This report examines the procedures in place to address such allegations and the extent to which agencies received them. It also examines training provided by selected agencies on scientific integrity policies and procedures, including those related to political interference. GAO analyzed the agencies' scientific integrity policies, procedures, and trainings; interviewed agency officials, and employees, which includes managers and non-managers; and deployed a confidential hotline.

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Recommendations

GAO is making seven recommendations to CDC, FDA, NIH, and HHS, including that they develop procedures for reporting and addressing allegations of political interference and train staff on how to report such allegations. HHS concurred with the recommendations.

Recommendations for Executive Action

Agency Affected Recommendation Status
Centers for Disease Control and Prevention The CDC Director should ensure that procedures for reporting and addressing potential political interference in scientific decision-making are developed and documented, including adding a definition of political interference. (Recommendation 1)
Open
When we confirm what actions the agency has taken in response to this recommendation, we will provide updated information.
Centers for Disease Control and Prevention The CDC Director should ensure that CDC employees and contractors performing scientific activities are trained on how to report allegations of political interference in scientific decision-making. (Recommendation 2)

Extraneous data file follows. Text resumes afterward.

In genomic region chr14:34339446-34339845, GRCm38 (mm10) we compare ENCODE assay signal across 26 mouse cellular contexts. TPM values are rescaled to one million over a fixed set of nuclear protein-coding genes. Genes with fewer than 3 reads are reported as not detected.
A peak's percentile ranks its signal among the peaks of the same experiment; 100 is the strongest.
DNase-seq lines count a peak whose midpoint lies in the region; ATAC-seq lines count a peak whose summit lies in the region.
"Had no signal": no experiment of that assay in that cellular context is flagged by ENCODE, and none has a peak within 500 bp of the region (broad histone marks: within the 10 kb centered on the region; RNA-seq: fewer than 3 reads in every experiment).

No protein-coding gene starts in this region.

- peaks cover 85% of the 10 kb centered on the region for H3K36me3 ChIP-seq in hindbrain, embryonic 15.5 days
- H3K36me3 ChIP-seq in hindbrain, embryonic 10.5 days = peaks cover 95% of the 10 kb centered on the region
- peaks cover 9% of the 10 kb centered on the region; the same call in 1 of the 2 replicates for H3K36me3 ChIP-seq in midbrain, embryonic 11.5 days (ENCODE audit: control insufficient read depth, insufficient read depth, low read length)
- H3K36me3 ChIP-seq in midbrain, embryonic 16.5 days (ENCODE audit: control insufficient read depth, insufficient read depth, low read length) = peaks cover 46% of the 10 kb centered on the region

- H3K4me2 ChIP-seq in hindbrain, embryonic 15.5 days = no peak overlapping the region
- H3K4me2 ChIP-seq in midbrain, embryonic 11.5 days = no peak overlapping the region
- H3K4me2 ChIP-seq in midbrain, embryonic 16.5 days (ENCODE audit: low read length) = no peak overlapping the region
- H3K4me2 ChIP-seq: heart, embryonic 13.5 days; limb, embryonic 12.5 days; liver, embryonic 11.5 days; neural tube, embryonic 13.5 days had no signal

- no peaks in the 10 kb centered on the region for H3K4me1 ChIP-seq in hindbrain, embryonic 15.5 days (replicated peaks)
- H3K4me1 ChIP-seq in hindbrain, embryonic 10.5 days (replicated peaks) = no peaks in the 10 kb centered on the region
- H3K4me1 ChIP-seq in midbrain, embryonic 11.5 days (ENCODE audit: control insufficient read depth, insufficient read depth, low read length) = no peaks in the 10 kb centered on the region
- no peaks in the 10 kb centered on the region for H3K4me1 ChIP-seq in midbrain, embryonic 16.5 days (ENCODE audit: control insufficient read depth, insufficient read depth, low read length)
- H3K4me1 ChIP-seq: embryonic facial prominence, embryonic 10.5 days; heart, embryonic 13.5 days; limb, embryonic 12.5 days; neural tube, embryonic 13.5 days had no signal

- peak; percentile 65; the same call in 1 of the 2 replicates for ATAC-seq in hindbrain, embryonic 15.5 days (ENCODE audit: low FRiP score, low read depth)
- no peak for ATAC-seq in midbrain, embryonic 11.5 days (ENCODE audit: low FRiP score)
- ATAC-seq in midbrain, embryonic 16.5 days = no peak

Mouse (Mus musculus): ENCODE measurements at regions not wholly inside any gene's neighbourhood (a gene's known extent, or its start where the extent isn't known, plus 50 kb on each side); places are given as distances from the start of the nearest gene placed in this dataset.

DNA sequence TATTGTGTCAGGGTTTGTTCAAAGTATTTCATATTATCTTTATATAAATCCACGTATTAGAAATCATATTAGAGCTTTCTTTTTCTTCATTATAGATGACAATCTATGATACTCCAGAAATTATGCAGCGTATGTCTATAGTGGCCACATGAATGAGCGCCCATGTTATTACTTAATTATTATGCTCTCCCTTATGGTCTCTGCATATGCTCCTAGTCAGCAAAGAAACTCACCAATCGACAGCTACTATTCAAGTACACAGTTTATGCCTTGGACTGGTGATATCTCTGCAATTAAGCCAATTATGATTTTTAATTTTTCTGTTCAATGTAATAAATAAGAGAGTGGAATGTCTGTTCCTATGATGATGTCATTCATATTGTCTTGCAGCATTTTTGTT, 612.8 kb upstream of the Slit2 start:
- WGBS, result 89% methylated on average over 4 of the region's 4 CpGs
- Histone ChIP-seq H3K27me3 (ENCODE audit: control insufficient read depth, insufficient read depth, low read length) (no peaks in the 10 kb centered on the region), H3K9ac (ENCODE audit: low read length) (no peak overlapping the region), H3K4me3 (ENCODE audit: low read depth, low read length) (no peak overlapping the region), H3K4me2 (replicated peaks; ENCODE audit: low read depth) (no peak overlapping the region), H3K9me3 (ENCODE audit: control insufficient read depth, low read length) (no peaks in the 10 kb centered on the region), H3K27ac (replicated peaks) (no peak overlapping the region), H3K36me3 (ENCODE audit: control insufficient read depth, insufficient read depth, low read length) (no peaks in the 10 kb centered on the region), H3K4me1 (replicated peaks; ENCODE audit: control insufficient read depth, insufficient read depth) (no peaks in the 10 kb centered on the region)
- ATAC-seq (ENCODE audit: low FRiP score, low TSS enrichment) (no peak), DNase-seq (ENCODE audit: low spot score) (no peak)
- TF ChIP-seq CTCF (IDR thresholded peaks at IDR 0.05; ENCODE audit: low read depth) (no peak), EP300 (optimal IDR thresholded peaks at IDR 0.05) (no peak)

Open
When we confirm what actions the agency has taken in response to this recommendation, we will provide updated information.
Food and Drug Administration The FDA Commissioner should ensure that procedures for reporting and addressing potential political interference in scientific decision-making are developed and documented, including adding a definition of political interference. (Recommendation 3)
Open
When we confirm what actions the agency has taken in response to this recommendation, we will provide updated information.
Food and Drug Administration The FDA Commissioner should ensure that FDA employees and contractors performing scientific activities are trained on how to report allegations of political interference in scientific decision-making. (Recommendation 4)
Open
When we confirm what actions the agency has taken in response to this recommendation, we will provide updated information.
National Institutes of Health The NIH Director should ensure that procedures for reporting and addressing potential political interference in scientific decision-making are developed and documented, including adding a definition of political interference, and that its scientific integrity trainings on these procedures are updated. (Recommendation 5)
Open
When we confirm what actions the agency has taken in response to this recommendation, we will provide updated information.
Department of Health and Human Services The Secretary of Health and Human Services should ensure that procedures for reporting and addressing potential political interference in scientific decision-making are documented, including adding a definition of political interference, and that the procedures are communicated to the Assistant Secretary for Preparedness and Response. (Recommendation 6)
Open
When we confirm what actions the agency has taken in response to this recommendation, we will provide updated information.
Department of Health and Human Services The Secretary of Health and Human Services, in coordination with the Assistant Secretary for Preparedness and Response, should ensure that ASPR employees and contractors performing scientific activities are trained on how to report allegations of political interference in scientific decision-making. (Recommendation 7)
Open
When we confirm what actions the agency has taken in response to this recommendation, we will provide updated information.